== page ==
This special interest group is for professionals to connect and discuss all types of carbon-free power alternatives, including nuclear, renewable, tidal and more.

Markus Dirnbacher's picture
Director ENcome Energy Performance

AMA - I‘ll be happy to answer all questions. For information upfront please check my LinkedIn profile. All the best, Markus

  • Member since 2020
  • 48 items added with 20,044 views
  • Oct 1, 2021
  • 417 views

Renewables are not expanding quickly enough to meet the global electricity demand. In fact, renewables only meet around 50% of power requirements in 2021. Unfortunately, fossil fuels, notably coal, have to satisfy the remaining half. Consequently, the power sector is set to produce record levels of CO2 next year, severely threatening global emission targets.  

Markus Dirnbacher's picture
Thank Markus for the Post!
Energy Central contributors share their experience and insights for the benefit of other Members (like you). Please show them your appreciation by leaving a comment, 'liking' this post, or following this Member.
More posts from this member
Discussions
Spell checking: Press the CTRL or COMMAND key then click on the underlined misspelled word.
Matt Chester's picture
Matt Chester on Oct 1, 2021

Unfortunately, fossil fuels, notably coal, have to satisfy the remaining half.

This is true and unfortunate, but it's also a heck of a lot better than in year's past when coal/gas were combined for 2/3+. 

Moving forward, nuclear (particularly SMR) can also be a solution to fill in many of the baseload gaps renewables have for now, and within the fossil fuel numbers the mix is rapidly shifting from coal-heavy to gas-heavy which, while not ideal long-term, is better than all coal. 

Bob Meinetz's picture
Bob Meinetz on Oct 1, 2021

"...nuclear (particularly SMR) can also be a solution to fill in many of the baseload gaps renewables have for now..."

Maybe, but renewables will still require gas for ancillary services (phase and voltage correction), and supply-balancing.
SMRs will be able to do it all, including load-following, without reliance on fossil fuels - and without any of the land-use and environmental impacts of renewables.

Markus Dirnbacher's picture
Markus Dirnbacher on Oct 1, 2021

I agree, Matt. There will be a strong demand for nuclear power in the future if the goal is to generate carbon-free electricity. 

Bob Meinetz's picture
Bob Meinetz on Oct 1, 2021

"Therefore, given the goal of reducing CO2 emissions, nuclear power plants cannot shut down; quite the opposite, they need to expand in capacity to also cover the ever-increasing demand due to an expanding share for EVs" - exactly.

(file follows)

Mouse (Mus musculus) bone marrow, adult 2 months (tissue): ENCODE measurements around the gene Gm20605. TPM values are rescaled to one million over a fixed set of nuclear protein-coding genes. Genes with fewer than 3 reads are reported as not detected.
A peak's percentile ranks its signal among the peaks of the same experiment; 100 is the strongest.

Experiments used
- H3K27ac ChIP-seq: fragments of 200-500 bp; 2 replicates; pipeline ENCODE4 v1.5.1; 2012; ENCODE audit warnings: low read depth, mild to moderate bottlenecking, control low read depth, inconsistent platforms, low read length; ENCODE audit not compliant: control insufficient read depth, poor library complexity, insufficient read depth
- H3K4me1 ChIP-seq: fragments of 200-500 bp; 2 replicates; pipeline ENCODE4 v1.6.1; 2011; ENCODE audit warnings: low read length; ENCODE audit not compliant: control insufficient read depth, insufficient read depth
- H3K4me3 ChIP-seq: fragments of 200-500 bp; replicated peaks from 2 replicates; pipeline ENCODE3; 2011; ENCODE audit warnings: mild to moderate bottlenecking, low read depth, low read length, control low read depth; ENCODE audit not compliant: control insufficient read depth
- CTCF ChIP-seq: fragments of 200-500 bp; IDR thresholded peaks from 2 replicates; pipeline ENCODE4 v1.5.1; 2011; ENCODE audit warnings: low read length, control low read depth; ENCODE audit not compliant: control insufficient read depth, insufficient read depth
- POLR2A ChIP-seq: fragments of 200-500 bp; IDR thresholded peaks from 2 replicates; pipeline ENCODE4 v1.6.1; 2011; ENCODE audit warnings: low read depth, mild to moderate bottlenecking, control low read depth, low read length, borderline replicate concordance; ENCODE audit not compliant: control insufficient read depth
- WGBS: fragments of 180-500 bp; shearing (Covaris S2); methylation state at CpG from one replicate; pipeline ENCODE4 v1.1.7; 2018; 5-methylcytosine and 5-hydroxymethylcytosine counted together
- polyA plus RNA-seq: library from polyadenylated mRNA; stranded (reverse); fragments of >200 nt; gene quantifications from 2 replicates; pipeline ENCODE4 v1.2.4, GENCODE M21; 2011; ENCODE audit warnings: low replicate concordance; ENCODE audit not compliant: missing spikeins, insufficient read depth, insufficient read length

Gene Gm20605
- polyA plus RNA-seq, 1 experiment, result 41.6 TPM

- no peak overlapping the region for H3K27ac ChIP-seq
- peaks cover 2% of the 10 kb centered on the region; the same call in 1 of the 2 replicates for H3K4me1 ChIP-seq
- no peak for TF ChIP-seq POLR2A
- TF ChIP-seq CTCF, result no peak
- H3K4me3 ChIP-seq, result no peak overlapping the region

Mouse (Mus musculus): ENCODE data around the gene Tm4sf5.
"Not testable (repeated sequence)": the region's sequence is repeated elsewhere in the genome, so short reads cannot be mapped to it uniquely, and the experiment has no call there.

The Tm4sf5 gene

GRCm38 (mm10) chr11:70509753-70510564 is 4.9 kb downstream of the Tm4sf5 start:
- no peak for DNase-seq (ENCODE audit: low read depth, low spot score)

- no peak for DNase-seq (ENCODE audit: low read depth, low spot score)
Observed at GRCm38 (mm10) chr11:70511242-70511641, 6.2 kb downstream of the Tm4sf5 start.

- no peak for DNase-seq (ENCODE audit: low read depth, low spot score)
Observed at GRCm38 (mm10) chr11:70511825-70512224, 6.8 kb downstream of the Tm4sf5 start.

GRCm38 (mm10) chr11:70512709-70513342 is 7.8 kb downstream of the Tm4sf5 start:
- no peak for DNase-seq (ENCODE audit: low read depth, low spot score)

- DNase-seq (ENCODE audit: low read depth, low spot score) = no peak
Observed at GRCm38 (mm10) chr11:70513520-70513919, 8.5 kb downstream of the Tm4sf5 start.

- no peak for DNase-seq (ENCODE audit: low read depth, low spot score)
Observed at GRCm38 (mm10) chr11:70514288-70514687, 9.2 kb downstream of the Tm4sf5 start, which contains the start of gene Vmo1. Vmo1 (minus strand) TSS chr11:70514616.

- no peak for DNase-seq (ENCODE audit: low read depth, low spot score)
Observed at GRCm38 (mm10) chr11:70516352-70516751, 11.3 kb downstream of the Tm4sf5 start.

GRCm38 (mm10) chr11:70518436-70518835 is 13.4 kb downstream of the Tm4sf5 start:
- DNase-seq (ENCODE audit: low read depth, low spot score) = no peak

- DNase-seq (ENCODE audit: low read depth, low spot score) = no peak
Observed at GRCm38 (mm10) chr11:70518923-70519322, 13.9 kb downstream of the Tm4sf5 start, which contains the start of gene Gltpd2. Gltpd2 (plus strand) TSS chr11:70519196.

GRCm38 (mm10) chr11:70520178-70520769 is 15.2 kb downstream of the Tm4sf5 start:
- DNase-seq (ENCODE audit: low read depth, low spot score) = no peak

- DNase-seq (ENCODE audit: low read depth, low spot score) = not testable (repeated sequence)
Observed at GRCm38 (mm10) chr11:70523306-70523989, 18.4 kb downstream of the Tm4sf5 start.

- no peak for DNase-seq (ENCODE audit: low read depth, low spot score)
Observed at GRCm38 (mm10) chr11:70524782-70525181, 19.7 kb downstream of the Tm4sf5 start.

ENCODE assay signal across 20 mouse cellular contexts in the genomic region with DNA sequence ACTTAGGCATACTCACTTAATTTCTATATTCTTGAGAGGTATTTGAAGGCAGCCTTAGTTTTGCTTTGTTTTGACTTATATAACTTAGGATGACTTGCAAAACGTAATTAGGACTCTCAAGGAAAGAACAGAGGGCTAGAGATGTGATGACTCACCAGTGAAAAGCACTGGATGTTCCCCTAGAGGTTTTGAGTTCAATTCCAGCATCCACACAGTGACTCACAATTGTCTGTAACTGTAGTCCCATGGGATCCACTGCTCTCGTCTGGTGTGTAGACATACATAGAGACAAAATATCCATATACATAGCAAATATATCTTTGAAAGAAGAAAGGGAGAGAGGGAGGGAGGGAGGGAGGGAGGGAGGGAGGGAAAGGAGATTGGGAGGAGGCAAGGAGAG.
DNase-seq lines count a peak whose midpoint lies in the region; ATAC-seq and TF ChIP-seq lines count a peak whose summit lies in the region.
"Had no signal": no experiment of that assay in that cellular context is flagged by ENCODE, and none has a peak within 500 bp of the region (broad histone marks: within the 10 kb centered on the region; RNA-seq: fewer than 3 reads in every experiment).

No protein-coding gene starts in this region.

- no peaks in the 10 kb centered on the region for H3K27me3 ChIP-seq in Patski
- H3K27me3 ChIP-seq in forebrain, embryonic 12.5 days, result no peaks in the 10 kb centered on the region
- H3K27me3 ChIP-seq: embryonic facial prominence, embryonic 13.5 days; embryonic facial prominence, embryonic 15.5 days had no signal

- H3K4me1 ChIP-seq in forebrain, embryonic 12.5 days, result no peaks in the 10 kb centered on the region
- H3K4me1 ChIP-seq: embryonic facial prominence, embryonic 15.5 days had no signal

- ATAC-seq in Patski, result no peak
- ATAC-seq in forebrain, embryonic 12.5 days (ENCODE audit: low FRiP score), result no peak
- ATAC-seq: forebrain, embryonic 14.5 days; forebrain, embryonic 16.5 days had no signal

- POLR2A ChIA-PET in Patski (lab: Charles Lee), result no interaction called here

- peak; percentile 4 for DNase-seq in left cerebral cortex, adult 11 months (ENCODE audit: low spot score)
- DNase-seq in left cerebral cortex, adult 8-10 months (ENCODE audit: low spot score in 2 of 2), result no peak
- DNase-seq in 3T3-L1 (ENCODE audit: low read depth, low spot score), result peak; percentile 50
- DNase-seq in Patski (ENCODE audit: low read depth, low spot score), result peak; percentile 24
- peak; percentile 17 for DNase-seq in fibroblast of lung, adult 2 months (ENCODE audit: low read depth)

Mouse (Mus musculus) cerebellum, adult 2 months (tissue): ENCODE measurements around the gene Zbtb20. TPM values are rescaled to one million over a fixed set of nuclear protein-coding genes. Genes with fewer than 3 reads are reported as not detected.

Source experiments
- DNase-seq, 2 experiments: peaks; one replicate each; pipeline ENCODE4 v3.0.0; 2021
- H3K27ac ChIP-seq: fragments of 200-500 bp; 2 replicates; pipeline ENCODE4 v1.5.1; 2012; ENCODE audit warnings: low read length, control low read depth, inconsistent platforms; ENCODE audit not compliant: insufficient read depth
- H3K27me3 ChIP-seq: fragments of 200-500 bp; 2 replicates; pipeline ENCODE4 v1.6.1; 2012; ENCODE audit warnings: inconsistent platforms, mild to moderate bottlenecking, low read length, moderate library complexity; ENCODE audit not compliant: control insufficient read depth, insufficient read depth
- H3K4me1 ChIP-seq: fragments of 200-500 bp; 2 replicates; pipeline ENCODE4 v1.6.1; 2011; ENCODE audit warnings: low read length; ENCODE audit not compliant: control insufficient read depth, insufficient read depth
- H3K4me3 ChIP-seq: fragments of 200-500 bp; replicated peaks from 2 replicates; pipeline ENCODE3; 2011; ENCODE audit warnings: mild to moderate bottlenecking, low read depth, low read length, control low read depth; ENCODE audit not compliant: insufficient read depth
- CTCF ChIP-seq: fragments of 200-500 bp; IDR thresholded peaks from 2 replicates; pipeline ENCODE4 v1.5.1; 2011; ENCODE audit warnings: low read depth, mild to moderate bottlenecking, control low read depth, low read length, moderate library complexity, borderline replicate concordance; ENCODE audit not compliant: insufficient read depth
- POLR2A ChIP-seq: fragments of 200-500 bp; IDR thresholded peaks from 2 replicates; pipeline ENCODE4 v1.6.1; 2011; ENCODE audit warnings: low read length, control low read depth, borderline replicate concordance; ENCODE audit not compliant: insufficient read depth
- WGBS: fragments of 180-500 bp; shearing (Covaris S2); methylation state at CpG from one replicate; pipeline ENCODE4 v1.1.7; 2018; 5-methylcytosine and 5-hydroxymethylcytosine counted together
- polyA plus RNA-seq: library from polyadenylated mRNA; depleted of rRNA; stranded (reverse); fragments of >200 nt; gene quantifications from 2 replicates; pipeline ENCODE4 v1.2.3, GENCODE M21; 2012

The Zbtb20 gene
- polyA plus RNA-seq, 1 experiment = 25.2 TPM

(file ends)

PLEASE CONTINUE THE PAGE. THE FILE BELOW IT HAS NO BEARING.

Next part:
Joe Deely's picture
Joe Deely on Oct 1, 2021

Markus,

Why focus on the one year(2021) when demand recovers versus looking at the whole chart in article you link to? 

The data from looking at all 8 years tells a much different story. Here are the numbers for each of the years.

Looking at all 8 years we see that Renewables and Nuclear account for more than 70% of the increased generation and coal is a minor player. In other words a totally different story than the one you portrayed.

 

More importantly looking at the trends - we see Renewables continuing to increase.

 

I think once we see renewables averaging an additional 600 TWh/year and if nuclear can add 50TWh/year we will see the crossover point where more Zero Carbon is being added on a yearly basis.

 

Markus Dirnbacher's picture
Markus Dirnbacher on Oct 1, 2021

Joe, with this blog post we tried to point out that with all the combined effort we are seeing currently its still not sufficient to cover the rising power demand. Looking at all eight years, you are right, renewables are increasing in additional power provided. However, it's still not enough to to cross the line and fossil fuels are still required to expand, to cater the power hunger. 

In total, renewables contributed 26% to the global power mix in 2019. In order to strongly increase that number we will have to cover the rising demand at least. The trend, however, tells a different story and this is highlighted in the graph we have chosen to present.

https://www.iea.org/data-and-statistics/charts/world-electricity-generation-mix-by-fuel-1971-2019